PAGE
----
The UAE will be able to use ports on the Gulf of Oman for oil exports if Iran closes the Strait of Hormuz, transit point for about a fifth of the global oil supply, Dahi Khalfan Tamim, Chief of Dubai Police, said in an interview with Bahrain TV last night.
A strategic pipeline for UAE's oil exports to bypass the Strait of Hormuz could face more delay due to differences with the Chinese construction company, industry sources said.
The pipeline will have a capacity of around 1.5 million barrels per day (bpd) and give the UAE an alternative route to exporting oil via the strait, which Iran has threatened to block over western sanctions on its oil exports.
The 370-kilometre Abu Dhabi Crude Oil Pipeline has been delayed, with Minister of Energy Mohammad Bin Dha'en Al Hameli this month pushing back the start of operations to May or June.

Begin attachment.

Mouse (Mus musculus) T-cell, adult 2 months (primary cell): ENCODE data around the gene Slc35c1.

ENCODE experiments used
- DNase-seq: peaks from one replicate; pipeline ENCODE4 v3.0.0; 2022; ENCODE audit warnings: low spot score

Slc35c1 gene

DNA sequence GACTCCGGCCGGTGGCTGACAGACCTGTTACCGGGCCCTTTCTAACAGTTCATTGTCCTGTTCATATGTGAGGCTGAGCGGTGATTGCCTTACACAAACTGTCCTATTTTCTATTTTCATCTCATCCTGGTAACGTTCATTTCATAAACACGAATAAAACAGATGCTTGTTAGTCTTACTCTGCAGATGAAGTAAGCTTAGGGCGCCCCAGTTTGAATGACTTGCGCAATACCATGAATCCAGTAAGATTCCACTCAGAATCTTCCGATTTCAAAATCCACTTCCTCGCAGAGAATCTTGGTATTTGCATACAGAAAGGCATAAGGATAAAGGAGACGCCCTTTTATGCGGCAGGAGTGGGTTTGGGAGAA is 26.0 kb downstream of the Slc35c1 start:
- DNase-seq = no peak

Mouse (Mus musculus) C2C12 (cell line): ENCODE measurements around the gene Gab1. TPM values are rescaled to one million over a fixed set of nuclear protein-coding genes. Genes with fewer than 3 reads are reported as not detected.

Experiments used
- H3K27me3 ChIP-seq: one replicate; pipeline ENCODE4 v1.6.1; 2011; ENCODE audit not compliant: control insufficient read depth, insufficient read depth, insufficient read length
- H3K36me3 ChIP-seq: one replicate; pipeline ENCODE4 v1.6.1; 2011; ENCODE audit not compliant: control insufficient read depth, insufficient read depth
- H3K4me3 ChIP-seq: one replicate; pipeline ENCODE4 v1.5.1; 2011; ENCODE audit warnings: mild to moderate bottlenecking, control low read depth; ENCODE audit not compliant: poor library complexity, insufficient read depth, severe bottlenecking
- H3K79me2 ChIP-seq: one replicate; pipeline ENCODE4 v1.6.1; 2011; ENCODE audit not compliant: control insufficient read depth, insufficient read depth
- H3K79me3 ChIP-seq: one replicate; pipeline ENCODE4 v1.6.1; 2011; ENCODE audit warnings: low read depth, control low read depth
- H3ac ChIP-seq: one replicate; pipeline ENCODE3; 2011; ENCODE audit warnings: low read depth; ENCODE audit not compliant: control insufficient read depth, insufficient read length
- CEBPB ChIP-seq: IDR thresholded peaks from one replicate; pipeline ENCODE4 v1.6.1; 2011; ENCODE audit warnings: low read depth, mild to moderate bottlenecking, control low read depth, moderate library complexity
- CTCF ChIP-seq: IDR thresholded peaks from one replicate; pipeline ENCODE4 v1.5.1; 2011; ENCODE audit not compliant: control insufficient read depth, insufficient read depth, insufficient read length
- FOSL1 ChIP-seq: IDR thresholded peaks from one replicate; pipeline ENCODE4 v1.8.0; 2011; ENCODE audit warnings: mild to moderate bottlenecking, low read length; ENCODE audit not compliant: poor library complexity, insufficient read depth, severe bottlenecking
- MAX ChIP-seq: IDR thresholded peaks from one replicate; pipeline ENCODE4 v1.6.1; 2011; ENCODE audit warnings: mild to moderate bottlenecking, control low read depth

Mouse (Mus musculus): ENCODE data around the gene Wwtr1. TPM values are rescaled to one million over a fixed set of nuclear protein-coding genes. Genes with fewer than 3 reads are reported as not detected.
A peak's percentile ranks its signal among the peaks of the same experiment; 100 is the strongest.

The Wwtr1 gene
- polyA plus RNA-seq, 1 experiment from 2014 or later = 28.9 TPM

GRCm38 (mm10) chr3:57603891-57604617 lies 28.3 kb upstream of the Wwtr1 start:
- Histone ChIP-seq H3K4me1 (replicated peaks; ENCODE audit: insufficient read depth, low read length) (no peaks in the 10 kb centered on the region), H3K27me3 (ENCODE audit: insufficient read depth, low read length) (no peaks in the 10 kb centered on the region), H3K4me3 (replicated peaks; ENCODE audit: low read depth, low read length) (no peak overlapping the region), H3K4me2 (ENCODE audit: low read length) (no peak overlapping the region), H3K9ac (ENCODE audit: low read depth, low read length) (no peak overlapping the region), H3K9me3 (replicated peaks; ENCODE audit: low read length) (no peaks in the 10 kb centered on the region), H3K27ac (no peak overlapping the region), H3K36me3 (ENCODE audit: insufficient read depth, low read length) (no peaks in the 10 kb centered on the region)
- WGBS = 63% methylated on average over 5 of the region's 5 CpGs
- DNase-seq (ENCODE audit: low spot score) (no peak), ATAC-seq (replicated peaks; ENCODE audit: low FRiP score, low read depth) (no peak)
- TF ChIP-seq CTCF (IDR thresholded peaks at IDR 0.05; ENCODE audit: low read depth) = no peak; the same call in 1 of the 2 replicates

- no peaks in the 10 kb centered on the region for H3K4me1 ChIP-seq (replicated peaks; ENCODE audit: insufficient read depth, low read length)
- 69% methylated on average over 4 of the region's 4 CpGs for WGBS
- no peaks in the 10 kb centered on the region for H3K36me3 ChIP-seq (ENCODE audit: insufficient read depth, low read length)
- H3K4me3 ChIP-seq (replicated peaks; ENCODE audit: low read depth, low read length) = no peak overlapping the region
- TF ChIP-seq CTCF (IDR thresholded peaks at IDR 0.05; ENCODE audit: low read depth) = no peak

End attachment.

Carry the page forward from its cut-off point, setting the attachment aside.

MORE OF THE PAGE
Tehran's rhetoric has put planners under increased pressure to open the pipeline, industry sources told Reuters, but added that a row over how the work has been done threatens even the latest target date.
"Iran is capable of fomenting tension in the region," Dahi said in the interview, which was rebroadcast yesterday. "We in the Gulf have cards in our hands that allow us to marginalise the role of the strait and undermine its importance."
The pipeline will link the Habshan oilfields to the port of Fujairah, one of the top three bunkering hubs and a major oil storage terminal outside the Strait of Hormuz on the Gulf of Oman.